Um. No they haven't. Firstly not all terrorist acts committed by Muslims have been done "in the name of Islam". Most terrorist actions, study after study has found, are predominantly politically motivated. Palestinians who blow up buses in Israel cite things like the illegal wall, settlements, and retaliation for violence by the Israeli military as their reasons long before they cite Islam. Secondly, there have been scores of "terrorist" acts committed in the time frame he gives by non-Muslims. Greenwald gives a good sampling:

"1998: Dozens die in Omagh bombing: At least 27 people are feared dead in the worst paramilitary bombing since the start of the Northern Ireland conflict three decades ago The blast in the market town of Omagh, County Tyrone, at around 1500 BST on Saturday, left more than 100 people injured or maimed" -- BBC.

"September 21, 2000: A rocket attack on MI6 headquarters in London is believed to be the work of dissident Irish republicans" -- BBC.

"In a series of court documents that were at turns chilling and bizarre, federal investigators said U.S. Army microbiologist Bruce E. Ivins misled government agents investigating the 2001 anthrax mailings, sent emails with language closely matching the handwritten letters sent to victims and had access to the strain of anthrax used in the crime. The Federal Bureau of Investigation says the evidence, including hundreds of pages of unsealed documents, proves that Dr. Ivins was the sole person responsible for the 2001 anthrax mailings . . . The most compelling evidence points at Dr. Ivins and his laboratory at the U.S. Army biodefense facility at Fort Detrick, Md." -- Wall St. Journal, August 7, 2008.

"Olympic bombing suspect Eric Robert Rudolph -- wanted in attacks that killed two people and injured more than 100 in the Southeast -- was arrested early Saturday in western North Carolina and faces a Monday morning court date. Rudolph has been charged in the 1996 Centennial Olympic Park bombing in Atlanta, Georgia; 1997 bombings at a gay nightclub and a clinic that performed abortions in the Atlanta area; and a bombing at a clinic in Birmingham, Alabama, in 1998" -- CNN, May 31, 2003.

"U.S.-born Jewish terrorist suspected of series of attacks over past 12 years: The authorities have arrested a resident of the West Bank settlement of Shvut Rachel for suspected murder and a role in a string of murder plots, according to details of an investigation revealed Sunday after a gag order was lifted. Yaakov (Jack) Tytell, who was arrested last month, is suspected of involvement in the murder of two Palestinians and the rigging of a bomb that seriously injured a boy from a Messianic Jewish family in Ariel. . . . Some of his actions were allegedly motivated by hatred for gays and lesbians" - Haaretz, November 3, 2009.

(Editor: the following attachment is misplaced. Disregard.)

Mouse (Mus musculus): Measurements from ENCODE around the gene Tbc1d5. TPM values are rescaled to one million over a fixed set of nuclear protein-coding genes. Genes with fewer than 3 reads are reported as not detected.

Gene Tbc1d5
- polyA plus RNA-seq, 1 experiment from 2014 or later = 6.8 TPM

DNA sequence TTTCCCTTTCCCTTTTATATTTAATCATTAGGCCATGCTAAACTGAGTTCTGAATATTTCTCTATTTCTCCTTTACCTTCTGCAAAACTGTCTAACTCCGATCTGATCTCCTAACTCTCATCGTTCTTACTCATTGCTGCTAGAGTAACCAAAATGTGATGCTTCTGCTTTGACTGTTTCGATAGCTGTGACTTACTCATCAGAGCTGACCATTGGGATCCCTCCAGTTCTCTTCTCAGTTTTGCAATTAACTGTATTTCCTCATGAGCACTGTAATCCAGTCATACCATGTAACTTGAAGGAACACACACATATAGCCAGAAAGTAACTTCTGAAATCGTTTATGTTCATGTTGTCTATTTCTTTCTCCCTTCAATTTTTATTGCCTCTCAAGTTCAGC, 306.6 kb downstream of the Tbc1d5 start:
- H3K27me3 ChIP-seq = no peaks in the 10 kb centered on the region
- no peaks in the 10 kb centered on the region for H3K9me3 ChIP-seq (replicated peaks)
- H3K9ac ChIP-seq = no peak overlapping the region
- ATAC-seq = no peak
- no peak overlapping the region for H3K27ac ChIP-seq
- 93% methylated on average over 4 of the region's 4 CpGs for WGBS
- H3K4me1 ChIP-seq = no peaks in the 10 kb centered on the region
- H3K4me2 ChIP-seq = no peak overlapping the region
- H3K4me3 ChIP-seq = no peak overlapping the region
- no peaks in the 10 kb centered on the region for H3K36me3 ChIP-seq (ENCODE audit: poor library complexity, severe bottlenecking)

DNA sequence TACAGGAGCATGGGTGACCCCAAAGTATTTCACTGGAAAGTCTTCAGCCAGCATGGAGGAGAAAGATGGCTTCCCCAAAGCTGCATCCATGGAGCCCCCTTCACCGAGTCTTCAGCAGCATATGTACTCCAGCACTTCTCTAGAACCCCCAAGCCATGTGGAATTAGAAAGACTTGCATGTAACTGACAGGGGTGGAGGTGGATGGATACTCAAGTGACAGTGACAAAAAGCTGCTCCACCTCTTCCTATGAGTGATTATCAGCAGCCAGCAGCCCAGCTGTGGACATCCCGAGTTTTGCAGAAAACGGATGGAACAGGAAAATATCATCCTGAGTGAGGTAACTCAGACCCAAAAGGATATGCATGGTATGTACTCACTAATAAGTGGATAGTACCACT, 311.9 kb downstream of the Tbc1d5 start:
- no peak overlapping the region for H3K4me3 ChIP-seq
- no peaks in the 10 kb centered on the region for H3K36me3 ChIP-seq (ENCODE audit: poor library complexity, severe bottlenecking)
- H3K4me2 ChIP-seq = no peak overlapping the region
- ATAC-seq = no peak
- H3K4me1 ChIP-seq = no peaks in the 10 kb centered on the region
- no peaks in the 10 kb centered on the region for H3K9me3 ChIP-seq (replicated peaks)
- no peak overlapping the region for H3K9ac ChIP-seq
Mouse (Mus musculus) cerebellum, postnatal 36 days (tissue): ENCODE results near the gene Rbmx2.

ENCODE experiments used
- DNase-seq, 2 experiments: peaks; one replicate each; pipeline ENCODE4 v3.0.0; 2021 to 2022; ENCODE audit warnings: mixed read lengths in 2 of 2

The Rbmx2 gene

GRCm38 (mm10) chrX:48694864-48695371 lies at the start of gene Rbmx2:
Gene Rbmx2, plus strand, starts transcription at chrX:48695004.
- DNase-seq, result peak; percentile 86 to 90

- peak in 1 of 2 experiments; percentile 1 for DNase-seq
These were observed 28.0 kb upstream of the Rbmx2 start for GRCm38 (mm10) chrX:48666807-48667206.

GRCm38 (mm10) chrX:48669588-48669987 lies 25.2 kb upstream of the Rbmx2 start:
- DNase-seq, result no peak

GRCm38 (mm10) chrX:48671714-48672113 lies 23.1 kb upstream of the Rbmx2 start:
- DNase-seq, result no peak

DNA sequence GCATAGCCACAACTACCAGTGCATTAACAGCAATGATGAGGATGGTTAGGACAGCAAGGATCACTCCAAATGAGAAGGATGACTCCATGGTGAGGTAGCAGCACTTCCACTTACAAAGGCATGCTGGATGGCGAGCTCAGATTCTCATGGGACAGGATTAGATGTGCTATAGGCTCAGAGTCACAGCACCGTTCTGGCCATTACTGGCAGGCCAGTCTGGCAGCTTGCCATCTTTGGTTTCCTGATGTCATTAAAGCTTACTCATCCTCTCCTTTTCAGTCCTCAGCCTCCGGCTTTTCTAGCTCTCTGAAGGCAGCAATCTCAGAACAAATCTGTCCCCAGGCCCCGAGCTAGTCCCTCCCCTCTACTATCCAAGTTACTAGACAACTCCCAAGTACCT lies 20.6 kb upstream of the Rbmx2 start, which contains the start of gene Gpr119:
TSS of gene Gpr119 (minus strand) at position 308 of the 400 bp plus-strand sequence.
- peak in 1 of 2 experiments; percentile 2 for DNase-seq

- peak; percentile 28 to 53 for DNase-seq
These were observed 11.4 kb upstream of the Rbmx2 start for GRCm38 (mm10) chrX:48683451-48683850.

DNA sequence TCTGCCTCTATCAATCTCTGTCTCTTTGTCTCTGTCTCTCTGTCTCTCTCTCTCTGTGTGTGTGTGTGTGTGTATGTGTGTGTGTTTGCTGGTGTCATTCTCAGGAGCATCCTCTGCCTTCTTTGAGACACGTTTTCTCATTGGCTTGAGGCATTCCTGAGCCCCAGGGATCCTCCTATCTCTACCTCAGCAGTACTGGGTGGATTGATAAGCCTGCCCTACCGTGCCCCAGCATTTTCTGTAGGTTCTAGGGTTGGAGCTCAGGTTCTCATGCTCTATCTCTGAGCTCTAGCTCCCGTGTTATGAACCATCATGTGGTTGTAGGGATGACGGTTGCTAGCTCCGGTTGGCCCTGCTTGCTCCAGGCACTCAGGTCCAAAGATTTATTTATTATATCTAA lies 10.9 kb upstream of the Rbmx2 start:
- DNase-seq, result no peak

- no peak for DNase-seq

"The Jerusalem District Prosecutor's Office on Thursday charged alleged Jewish terrorist Yaakov (Jack) Teitel with two murders, three attempted murders and other acts of violence. "It was a pleasure and an honor to serve my God," said Teitel at the Jerusalem courthouse. "I have no regret and no doubt that God is pleased" -- Haaretz, December 11, 2009.

"Israeli Prime Minister Yitzhak Rabin was assassinated at a peace rally Saturday night in Tel Aviv's Kings Square, a top aide confirmed. He was reportedly shot in the arm and back by a Jewish man in his mid-20s who is allegedly affiliated with right-wing extremist groups. . . . Amir confessed to the assassination and reportedly told investigators, 'I acted alone on God's orders and I have no regrets'." -- CNN, November 4, 1995.

"The chairman of the Jewish Defense League and a member of the extremist organization are accused of a bombing scheme aimed at the office of an Arab-American congressman and a prominent Los Angeles mosque. JDL chairman Irv Rubin, 56, and Earl Krugel, 59, were held without bail Wednesday after being charged with the failed bombing plot. Authorities said the two men held a series of meetings in October to plan the bombing of the King Fahd Mosque and the San Clemente office of freshman Rep. Darrell Issa, R-Calif" -- Fox News, December 13, 2001.

"Professor Zeev Sternhell knows as much as anyone about the current threat from Jewish terrorism. His right leg is recovering from shrapnel caused when a bomb, believed to have been the work of right-wing Jewish extremists, exploded outside the front door of his Jerusalem apartment last week. While Arab-Jewish violence is common, the attack on the 73-year-old historian has shocked public opinion in Israel because all the evidence points to it being intra-Jewish. 'I consider it an act of Jewish terrorism,' he said in an interview from the modest apartment where the bomb exploded" -- Telegraph, October 3, 2008.

"A doctor who performed abortions was shot to death by a sniper in his western New York home Friday night in an attack denounced as 'terrorism' by the state's governor. 'It's beyond a tragedy. It's really an act of terrorism and, in my mind, a cold-blooded assassination,' Gov. George Pataki said of the murder of Dr. Barnett Slepian.' -- CNN, October 22, 1998.

"A white supremacist suspected of targeting blacks, Jews and Asians in a deadly Independence Day weekend drive-by shooting rampage from Chicago to Bloomington, Indiana, died after a high-speed chase in Salem, Illinois on Sunday night, police said Monday" -- CNN, July 5, 1999.